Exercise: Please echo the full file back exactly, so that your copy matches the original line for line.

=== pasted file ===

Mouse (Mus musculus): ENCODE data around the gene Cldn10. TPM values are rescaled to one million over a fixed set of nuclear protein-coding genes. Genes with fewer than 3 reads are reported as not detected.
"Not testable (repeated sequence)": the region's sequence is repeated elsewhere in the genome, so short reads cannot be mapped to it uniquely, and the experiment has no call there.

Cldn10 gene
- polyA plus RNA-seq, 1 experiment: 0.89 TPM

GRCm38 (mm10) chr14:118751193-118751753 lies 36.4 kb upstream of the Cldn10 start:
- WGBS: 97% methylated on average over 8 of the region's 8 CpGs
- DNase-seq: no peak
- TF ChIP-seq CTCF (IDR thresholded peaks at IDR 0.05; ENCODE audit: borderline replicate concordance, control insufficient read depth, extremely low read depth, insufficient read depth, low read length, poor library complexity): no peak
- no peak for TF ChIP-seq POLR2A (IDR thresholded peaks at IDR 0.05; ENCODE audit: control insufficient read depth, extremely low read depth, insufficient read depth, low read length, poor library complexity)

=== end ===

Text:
Mouse (Mus musculus): ENCODE data around the gene Cldn10. TPM values are rescaled to one million over a fixed set of nuclear protein-coding genes. Genes with fewer than 3 reads are reported as not detected.
"Not testable (repeated sequence)": the region's sequence is repeated elsewhere in the genome, so short reads cannot be mapped to it uniquely, and the experiment has no call there.

Cldn10 gene
- polyA plus RNA-seq, 1 experiment: 0.89 TPM

GRCm38 (mm10) chr14:118751193-118751753 lies 36.4 kb upstream of the Cldn10 start:
- WGBS: 97% methylated on average over 8 of the region's 8 CpGs
- DNase-seq: no peak
- TF ChIP-seq CTCF (IDR thresholded peaks at IDR 0.05; ENCODE audit: borderline replicate concordance, control insufficient read depth, extremely low read depth, insufficient read depth, low read length, poor library complexity): no peak
- no peak for TF ChIP-seq POLR2A (IDR thresholded peaks at IDR 0.05; ENCODE audit: control insufficient read depth, extremely low read depth, insufficient read depth, low read length, poor library complexity)